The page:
By Raffique Shah
Sunday, June 28th 2009
Trinidad and Tobago News Blog
I SENSED the seething rage that simmered behind the genteel persona of Fr Clyde Harvey as he delivered the homily at Tecia Henry’s funeral service last Thursday. Fr Harvey is a priest whose faith and training undoubtedly combine to make him a man of peace. Yet, there he was, for the hundredth time, maybe more, presiding over the last rites for yet another crime victim who had barely known life before it was brutally snatched from her. I don’t know how he and other clerics cope with the tidal-wave of grief and floods of tears that engulf them as the nation drifts into a state of war.
I am a soldier by training, schooled in the art of war, of fighting fire with deadlier firepower. Still, from a very early age I learned to value human life more than anything else, hence my humanist beliefs. But I, too, am seething with rage. I’m angry that the wife of a soldier could drive into the supposed sanctuary of a police station in a bid to save herself and her friend from a fate worse than death, only to fall victim to a bullet fired by a brazen criminal who felt sure he could escape the clutches of the law. I am angrier that the two murders referred to above are but a mere sliver of the spate of crimes that law-abiding citizens have to face on a daily basis.
We have reached the state where there are no fewer than 1,000 criminal acts, many of them violent and all of them traumatic for the victims, take place on a daily basis. I don’t care what statistics to the contrary the police may brandish to suggest otherwise. They know that maybe 80 per cent of the “petty” crimes committed go unreported. People no longer report robberies-being clouted (if they are lucky) and relieved of their wallets, cellphones and other valuables. Burglaries, rapes, threats of violence, minor attacks do not show up on the police radar.
Why? Because by reporting anything less than murder or serious injury can lead to the complainant being deemed a nuisance. Numerous are the stories of victims who are made to feel like criminals when they make reports to police stations. Victims are abused in stations, especially if the alleged perpetrators are themselves policemen or they have connections with cops. This is not a blanket condemnation of the men and women who are sworn to protect and serve the citizens of the country. There are many conscientious, very helpful police officers out there. Sadly, they are outnumbered by delinquents who have no right to wear police uniforms.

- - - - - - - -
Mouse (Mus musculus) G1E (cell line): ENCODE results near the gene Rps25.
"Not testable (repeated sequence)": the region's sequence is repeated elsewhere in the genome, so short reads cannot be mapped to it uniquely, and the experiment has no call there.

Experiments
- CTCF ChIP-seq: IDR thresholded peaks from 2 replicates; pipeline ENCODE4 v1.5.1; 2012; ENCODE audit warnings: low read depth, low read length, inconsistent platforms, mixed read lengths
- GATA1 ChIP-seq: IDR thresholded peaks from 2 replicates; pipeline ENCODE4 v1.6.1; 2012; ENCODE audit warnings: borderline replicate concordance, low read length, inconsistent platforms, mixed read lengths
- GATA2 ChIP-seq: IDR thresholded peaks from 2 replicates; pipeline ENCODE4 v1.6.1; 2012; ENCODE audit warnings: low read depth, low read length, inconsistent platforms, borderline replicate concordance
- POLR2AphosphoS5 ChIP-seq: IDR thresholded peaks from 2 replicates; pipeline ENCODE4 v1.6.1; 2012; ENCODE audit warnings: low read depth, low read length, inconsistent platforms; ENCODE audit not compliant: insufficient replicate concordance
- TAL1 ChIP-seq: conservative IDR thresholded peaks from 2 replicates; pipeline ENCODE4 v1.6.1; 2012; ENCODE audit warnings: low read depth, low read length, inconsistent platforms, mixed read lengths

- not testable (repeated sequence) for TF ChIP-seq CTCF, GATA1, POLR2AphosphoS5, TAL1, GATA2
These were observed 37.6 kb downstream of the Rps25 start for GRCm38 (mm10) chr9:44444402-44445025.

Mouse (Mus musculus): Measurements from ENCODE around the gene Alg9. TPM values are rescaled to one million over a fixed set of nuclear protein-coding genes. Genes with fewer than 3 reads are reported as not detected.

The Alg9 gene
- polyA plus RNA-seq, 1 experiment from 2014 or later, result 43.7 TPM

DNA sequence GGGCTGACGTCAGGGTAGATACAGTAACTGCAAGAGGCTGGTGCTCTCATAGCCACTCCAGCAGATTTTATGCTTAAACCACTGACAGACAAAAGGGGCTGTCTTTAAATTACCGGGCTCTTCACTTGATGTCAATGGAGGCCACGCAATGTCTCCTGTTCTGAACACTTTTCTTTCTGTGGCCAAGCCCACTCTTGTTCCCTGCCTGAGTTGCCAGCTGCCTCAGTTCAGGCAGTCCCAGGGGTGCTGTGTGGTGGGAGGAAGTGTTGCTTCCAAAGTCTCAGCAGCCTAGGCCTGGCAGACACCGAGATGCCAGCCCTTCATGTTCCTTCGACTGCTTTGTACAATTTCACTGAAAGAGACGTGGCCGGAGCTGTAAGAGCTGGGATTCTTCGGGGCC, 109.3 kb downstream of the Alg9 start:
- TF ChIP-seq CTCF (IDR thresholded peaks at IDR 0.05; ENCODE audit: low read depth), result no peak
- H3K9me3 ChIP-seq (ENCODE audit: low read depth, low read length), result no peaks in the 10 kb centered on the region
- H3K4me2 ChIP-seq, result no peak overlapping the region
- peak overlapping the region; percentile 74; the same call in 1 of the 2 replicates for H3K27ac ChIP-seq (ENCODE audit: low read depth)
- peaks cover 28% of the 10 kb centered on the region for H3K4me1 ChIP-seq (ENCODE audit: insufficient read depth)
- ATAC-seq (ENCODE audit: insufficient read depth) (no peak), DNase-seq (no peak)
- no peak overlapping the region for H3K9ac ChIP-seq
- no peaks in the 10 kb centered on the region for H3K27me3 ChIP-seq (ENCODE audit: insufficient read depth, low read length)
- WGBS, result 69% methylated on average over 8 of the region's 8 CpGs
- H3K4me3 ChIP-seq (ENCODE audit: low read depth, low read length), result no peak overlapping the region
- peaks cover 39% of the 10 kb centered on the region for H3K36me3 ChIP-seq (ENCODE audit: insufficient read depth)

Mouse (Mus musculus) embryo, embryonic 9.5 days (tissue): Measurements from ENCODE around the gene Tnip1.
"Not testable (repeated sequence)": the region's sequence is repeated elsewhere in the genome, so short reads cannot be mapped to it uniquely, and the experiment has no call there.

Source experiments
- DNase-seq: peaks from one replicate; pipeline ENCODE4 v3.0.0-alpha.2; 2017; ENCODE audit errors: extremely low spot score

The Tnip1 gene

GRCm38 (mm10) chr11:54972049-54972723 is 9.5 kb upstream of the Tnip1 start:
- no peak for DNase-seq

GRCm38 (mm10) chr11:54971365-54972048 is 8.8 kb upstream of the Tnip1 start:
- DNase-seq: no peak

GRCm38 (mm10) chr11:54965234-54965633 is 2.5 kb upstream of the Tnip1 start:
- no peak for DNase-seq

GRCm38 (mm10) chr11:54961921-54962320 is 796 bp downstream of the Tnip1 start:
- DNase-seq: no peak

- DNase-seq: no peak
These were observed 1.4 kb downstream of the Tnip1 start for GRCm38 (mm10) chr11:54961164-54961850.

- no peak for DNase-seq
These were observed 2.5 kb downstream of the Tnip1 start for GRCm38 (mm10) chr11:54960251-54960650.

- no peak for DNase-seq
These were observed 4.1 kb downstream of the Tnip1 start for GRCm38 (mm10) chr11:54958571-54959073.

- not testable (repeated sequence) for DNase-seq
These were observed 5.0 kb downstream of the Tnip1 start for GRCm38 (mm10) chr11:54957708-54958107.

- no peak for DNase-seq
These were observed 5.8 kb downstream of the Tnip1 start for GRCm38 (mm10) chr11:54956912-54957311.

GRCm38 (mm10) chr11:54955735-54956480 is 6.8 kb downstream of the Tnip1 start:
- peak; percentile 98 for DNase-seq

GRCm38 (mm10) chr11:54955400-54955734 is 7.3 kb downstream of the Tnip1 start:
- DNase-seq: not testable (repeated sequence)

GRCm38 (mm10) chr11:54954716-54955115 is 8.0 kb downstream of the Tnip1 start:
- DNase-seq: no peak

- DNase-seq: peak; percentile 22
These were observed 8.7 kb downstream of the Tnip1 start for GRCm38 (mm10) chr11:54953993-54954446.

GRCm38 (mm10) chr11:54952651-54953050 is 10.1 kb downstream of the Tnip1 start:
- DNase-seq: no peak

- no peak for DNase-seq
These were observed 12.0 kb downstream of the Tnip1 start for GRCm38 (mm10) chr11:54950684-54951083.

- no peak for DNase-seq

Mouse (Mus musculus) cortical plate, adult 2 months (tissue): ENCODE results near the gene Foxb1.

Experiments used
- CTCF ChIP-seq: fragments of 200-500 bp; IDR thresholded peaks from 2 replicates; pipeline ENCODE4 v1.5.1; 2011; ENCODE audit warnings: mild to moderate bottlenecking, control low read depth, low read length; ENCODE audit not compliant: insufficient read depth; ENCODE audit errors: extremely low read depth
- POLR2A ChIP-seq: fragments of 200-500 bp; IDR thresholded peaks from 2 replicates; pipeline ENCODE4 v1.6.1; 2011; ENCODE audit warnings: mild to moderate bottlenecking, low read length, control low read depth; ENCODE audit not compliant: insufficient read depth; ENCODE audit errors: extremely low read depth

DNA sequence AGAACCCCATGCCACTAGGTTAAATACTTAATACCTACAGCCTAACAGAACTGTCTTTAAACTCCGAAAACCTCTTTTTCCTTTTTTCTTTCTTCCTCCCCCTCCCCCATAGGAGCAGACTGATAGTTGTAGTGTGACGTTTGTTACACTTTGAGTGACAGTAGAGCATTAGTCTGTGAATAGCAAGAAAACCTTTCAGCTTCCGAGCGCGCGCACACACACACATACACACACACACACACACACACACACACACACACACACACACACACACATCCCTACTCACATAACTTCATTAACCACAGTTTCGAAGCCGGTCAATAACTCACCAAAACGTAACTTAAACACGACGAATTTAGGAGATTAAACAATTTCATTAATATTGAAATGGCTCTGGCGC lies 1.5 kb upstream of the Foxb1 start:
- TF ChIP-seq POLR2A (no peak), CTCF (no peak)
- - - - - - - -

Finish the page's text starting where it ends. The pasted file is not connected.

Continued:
Desperate times call for drastic measures. But the Prime Minister and his Government do not believe we are in a state of war-war declared against civil society by heartless, barbaric men and women. As F. Harvey asked, how can any human being strangle a ten-year-old child to death? Only a beast in human form, a modern-day Mano Benjamin, is capable of such a dastardly crime. In these dire circumstances, would the Government merely continue throwing money behind the problem? Hundreds of millions of dollars have been expended behind equipment like the sky-ship, the 360-degree radar, hefty consultancy fees to so-called experts for advice. To what end? The crime spree intensifies, and worse, there is no respite on the horizon.
It is true that in order to “fix crime” we have to fix ourselves first. All criminals must have mothers (well, they didn’t drop from trees!), maybe fathers (doubtful at times), families, friends. These people would more than likely know what their children are up to. I shall not repeat what I’ve written on so many occasions: if law-abiding citizens do not buy the loot robbers offer at basement prices, they would have no market for their blood-stained gains, hence less reasons to continue with their criminal acts.
But criminals are bred beyond these boundaries. Last Sunday Mr Manning made oblique reference to what might have been behind Tecia’s murder. He failed to mention that much of the gang warfare that is being waged with deadly consequences for entire communities has its genesis in government’s make-work programmes. He refuses to admit that known criminals are hired as bosses in these programmes, and that they use this influence and lucrative contract dollars to enhance their death-dealing arsenals. He refuses to call halt to these criminal “factories” that thrive on taxpayers’ dollars.
And before Basdeo Panday jumps in to say, “I told you so!” let me remind him that these very programmes also thrived under his watch. In fact, not only did his government cuddle criminals, but it embraced gangsters as candidates and activists. So we, the citizenry, are trapped between the bad, the “badder”, and the very ugly. How do we extricate ourselves from this unholy mess? How do we “reclaim” our country, as so many civic organisations exhort us to do?
As a cleric, Fr Harvey called on the nation’s mothers to act. As a trained soldier, I have other ideas. They are not palatable. But they may well be the only options we have to restore humanity where bestiality reigns supreme.
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